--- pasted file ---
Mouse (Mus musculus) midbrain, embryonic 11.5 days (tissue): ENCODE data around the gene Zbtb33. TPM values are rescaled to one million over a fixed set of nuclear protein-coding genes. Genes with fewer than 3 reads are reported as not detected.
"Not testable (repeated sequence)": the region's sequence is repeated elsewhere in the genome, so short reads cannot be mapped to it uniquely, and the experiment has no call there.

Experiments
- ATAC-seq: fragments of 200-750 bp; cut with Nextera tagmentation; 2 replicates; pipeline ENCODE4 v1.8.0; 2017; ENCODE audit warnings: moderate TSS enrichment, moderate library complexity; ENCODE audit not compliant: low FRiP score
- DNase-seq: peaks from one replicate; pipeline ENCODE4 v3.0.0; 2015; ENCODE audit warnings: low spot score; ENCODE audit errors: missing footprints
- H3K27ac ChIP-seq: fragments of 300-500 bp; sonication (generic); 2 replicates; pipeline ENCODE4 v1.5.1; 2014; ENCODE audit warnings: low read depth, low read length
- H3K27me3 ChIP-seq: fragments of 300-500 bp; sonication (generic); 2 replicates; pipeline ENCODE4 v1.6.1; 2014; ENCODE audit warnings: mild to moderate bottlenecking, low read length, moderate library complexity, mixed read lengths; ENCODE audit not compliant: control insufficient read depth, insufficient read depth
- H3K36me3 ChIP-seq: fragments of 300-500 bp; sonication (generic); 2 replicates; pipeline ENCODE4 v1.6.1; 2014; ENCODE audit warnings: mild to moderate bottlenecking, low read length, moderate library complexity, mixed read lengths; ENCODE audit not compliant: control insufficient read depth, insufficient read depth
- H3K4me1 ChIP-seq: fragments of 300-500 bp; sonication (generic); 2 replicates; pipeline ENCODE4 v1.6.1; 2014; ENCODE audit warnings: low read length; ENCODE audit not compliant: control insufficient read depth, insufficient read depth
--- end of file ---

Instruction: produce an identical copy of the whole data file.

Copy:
Mouse (Mus musculus) midbrain, embryonic 11.5 days (tissue): ENCODE data around the gene Zbtb33. TPM values are rescaled to one million over a fixed set of nuclear protein-coding genes. Genes with fewer than 3 reads are reported as not detected.
"Not testable (repeated sequence)": the region's sequence is repeated elsewhere in the genome, so short reads cannot be mapped to it uniquely, and the experiment has no call there.

Experiments
- ATAC-seq: fragments of 200-750 bp; cut with Nextera tagmentation; 2 replicates; pipeline ENCODE4 v1.8.0; 2017; ENCODE audit warnings: moderate TSS enrichment, moderate library complexity; ENCODE audit not compliant: low FRiP score
- DNase-seq: peaks from one replicate; pipeline ENCODE4 v3.0.0; 2015; ENCODE audit warnings: low spot score; ENCODE audit errors: missing footprints
- H3K27ac ChIP-seq: fragments of 300-500 bp; sonication (generic); 2 replicates; pipeline ENCODE4 v1.5.1; 2014; ENCODE audit warnings: low read depth, low read length
- H3K27me3 ChIP-seq: fragments of 300-500 bp; sonication (generic); 2 replicates; pipeline ENCODE4 v1.6.1; 2014; ENCODE audit warnings: mild to moderate bottlenecking, low read length, moderate library complexity, mixed read lengths; ENCODE audit not compliant: control insufficient read depth, insufficient read depth
- H3K36me3 ChIP-seq: fragments of 300-500 bp; sonication (generic); 2 replicates; pipeline ENCODE4 v1.6.1; 2014; ENCODE audit warnings: mild to moderate bottlenecking, low read length, moderate library complexity, mixed read lengths; ENCODE audit not compliant: control insufficient read depth, insufficient read depth
- H3K4me1 ChIP-seq: fragments of 300-500 bp; sonication (generic); 2 replicates; pipeline ENCODE4 v1.6.1; 2014; ENCODE audit warnings: low read length; ENCODE audit not compliant: control insufficient read depth, insufficient read depth